A new study from G/O Digital (a Gannett company) reveals some familiar and some interesting new things about mobile user behavior. The study, conducted in May, is noteworthy for its large sample: “over 13,000 responses from Key Ring app users . . . who own at least one desktop/laptop computer and a smartphone or tablet.”
Key Ring is a loyalty card app owned by Gannett.
The study sought to compare device usage in a broad range of shopping activities. The top “shopping” behavior performed on mobile devices was looking for coupons, followed by accessing shopping lists.
While the chart above is not only about in-store mobile usage, prior surveys have documented the following top in-store mobile behaviors:
- Compare/checked prices
- Look for coupons or offers
- Search for product ratings/reviews
Depending on the survey the positions of the first two behaviors (coupons, price checking) may be reversed. The “access shopping list” behavior is quite interesting but not usually among the top 3 activities of in-store mobile users. Yet it’s an important piece of functionality for retail and especially grocery apps. It also ties in to indoor/in-store location, as I indicate below.
Below is a list of different behaviors (mostly cooking and grocery shopping-related), which reflect clear user device preferences:
The survey also found certain kinds of consumer activities that can trigger purchases (“when and item goes on sale”) or are performed immediately prior to purchase (“search for offers”). As the following graphics reflect, sales motivate purchase behavior and searching for offers or coupons is often a proxy for immediate purchase intent:
All this indicates how powerful coupons and sales are to motivate consumer purchase behavior. But coupons aren’t the only type of content that can motivate purchase behavior.
Agency BPN on behalf of Hillshire Brands found in an iBeacon case study (presented first at Place 2014) that product information/content and coupons equally impacted in-store purchases. In other words, brands don’t always need to use sales or deals to motivate consumers to buy.
Indeed, price is powerful but not always the determining factor in purchase decisions. Often reviews or item quality are the critical variables. In the apparel category, price outweighed all other factors by a significant margin. However in electronics or grocery price was a factor but other considerations also affected purchase behavior.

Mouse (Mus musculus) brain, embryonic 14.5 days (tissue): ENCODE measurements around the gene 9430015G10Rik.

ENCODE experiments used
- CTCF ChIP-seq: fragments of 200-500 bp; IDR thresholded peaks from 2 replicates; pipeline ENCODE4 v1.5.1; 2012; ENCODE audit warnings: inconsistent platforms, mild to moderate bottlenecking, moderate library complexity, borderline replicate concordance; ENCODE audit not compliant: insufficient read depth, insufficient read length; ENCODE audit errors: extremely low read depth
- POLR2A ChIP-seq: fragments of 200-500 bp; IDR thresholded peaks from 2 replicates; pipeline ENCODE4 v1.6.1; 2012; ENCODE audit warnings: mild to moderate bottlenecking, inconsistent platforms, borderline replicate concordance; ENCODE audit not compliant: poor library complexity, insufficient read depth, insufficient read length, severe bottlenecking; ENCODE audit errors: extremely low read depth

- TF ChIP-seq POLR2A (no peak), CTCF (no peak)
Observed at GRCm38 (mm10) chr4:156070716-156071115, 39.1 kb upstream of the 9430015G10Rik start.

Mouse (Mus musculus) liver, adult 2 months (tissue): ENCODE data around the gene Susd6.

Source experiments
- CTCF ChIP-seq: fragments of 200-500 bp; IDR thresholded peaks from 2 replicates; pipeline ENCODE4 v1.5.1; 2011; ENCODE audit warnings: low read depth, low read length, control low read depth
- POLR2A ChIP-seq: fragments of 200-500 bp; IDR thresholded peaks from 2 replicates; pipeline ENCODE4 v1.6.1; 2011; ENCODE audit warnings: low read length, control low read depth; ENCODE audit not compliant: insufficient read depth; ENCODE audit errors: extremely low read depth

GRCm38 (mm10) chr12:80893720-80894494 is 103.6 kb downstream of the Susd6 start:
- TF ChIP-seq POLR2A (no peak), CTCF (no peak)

The report concludes with the assertion that shopping list-making “facilitates” in-store purchase behavior. Nearly 90% of survey respondents said that they were most inclined to make lists on smartphones vs. other devices. And 61% said that they do “often” or “always” prior to shopping.
The Gannett/Key Ring statement implies that lists by themselves impact in-store shopping. Lists are helpful but they don’t necessarily influence in-store behavior. They help organize and make it convenient. However when lists are augmented (in an app) by indoor location or related offers then they can become tools to influence in-store behavior.
Though this wasn’t directly addressed by the study, most retailer apps to date fail to deliver against mobile users’ basic in-store needs and behaviors. As I’ve argued many times retail and grocery apps need to become context-sensitive shopping assistants that can be used both away from stores (for e-commerce) or in-stores to facilitate purchases.
Once in stores retail apps should transform into sources of product information, product locations and offers (if available) to help consumers make purchase decisions, find products on the shelves or expose them to new products they might not have known about.
The metaphor for the ongoing disconnect between most retailers and consumers is the fact that 90%+ of coupons are still distributed in print.